This week’s topic for Top Ten Tuesday (hosted by Jana at That Artsy Reader Girl) is “Books with Numbers in the Title”. I’m sure a similar topic has come up before, but I didn’t take part that time so thought I’d join in today – and to make things more difficult, I have chosen a different title for each number from one to ten and have only used books that I have read and reviewed!
One Night in Winter by Simon Sebag Montefiore – There were a few books I could have used for number one, but I’ve chosen this thriller set in Stalin’s Moscow at the end of World War II and based on a true story.
Two on a Tower by Thomas Hardy – This is a lesser known Hardy novel, but I still really enjoyed this story of Lady Viviette Constantine and her love for the young astronomer, Swithin St Cleeve.
Three Singles to Adventure by Gerald Durrell – I avoided the more obvious choices here, such as The Three Musketeers and Three Men in a Boat and went with this non-fiction account of Durrell’s expedition to Guyana in 1950. I loved the descriptions of the animals and birds he finds there and the funny anecdotes about things that happen to Durrell and his companions during the journey.
The Four Emperors by David Blixt – Ancient Rome has never been one of my favourite periods to read about, but this novel brought to life the Rome of AD 69, the year in which four different emperors ruled in quick succession.
Five Little Pigs by Agatha Christie – This 1942 Poirot mystery is slightly unusual in that Poirot is trying to solve a crime that took place many years before the story begins. It’s one of several Christie novels with a title based on a children’s rhyme!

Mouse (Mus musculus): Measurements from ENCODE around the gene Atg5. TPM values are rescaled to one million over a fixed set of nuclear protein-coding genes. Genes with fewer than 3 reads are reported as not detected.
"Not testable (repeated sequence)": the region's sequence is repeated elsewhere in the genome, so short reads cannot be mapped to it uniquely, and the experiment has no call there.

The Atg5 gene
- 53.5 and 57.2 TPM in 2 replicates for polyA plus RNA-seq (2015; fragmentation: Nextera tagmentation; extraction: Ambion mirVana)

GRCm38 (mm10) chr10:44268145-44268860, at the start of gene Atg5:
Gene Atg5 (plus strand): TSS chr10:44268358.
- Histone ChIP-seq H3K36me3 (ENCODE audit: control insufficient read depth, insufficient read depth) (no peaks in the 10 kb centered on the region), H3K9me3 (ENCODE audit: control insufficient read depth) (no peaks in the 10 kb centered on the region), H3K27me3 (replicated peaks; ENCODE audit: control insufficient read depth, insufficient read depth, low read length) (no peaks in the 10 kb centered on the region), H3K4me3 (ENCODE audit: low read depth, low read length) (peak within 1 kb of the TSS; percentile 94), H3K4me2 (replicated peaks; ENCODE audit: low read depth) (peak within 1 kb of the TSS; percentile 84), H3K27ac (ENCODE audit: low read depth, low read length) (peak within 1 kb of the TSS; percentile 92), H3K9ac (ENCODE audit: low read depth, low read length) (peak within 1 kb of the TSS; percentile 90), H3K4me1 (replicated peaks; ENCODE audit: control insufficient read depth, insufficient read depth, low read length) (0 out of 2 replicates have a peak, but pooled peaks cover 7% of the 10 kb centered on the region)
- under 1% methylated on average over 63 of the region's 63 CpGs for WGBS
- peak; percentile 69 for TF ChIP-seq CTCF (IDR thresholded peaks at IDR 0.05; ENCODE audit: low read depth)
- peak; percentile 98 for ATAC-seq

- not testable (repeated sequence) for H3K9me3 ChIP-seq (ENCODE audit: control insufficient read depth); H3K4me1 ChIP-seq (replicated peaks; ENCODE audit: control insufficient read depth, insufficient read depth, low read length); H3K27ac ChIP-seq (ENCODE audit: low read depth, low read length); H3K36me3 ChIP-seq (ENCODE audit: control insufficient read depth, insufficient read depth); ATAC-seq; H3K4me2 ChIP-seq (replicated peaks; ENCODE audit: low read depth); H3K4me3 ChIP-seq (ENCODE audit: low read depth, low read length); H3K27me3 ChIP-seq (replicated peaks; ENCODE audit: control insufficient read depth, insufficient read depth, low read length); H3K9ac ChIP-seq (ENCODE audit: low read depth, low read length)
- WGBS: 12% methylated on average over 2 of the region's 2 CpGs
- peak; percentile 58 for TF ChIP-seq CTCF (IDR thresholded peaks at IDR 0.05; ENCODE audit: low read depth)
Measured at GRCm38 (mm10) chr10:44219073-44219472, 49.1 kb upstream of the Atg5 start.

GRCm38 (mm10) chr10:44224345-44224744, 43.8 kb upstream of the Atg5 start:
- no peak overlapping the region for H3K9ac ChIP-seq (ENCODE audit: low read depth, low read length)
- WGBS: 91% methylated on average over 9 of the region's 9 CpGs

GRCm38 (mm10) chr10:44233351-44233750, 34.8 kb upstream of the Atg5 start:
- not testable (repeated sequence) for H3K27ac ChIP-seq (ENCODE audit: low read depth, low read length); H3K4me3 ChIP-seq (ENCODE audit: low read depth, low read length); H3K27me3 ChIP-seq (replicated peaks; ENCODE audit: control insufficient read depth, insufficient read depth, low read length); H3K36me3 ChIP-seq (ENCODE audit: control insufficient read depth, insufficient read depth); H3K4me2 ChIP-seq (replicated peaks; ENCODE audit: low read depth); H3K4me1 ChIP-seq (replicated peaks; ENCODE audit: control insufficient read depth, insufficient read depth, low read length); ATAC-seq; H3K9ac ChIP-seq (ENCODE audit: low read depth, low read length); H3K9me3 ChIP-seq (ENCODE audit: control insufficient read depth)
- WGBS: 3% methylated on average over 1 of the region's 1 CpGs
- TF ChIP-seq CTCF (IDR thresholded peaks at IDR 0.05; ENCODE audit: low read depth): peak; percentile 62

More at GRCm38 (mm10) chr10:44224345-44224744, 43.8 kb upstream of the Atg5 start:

Daisy Jones and the Six by Taylor Jenkins Reid – I didn’t think this would be my kind of book, but I enjoyed it much more than I expected to. Written in a documentary style, it tells the story of a fictional 1970s rock band.
The Seven Sisters by Lucinda Riley – I had several choices for number seven too, but I decided on this one, the first in Lucinda Riley’s Seven Sisters series. Each book in the series tells the story of one of seven adopted sisters and in this first novel we meet the eldest, Maia, as she traces her family history back to Brazil during the creation of the statue of Christ the Redeemer.
Around the World in Eighty Days by Jules Verne – I’m cheating slightly here as I don’t seem to have read any books with ‘eight’ in the title. Anyway, I enjoyed this classic tale of a man who sets out to prove that it’s possible to travel round the entire world in eighty days – although it seemed such a waste to visit so many different countries and not have time to actually explore any of them!
Nine Coaches Waiting by Mary Stewart – I love Mary Stewart! This wonderful Gothic suspense novel set in France was the first of her books that I read and probably still my favourite.
Ten-Second Staircase by Christopher Fowler – This is the fourth novel in Fowler’s Bryant and May series about a pair of elderly detectives who work for the Peculiar Crimes Unit. In this book, Arthur Bryant and John May are on the trail of a mysterious serial killer dressed as an 18th century highwayman.
Have you read any of these books? Could you put your own ‘one to ten’ together?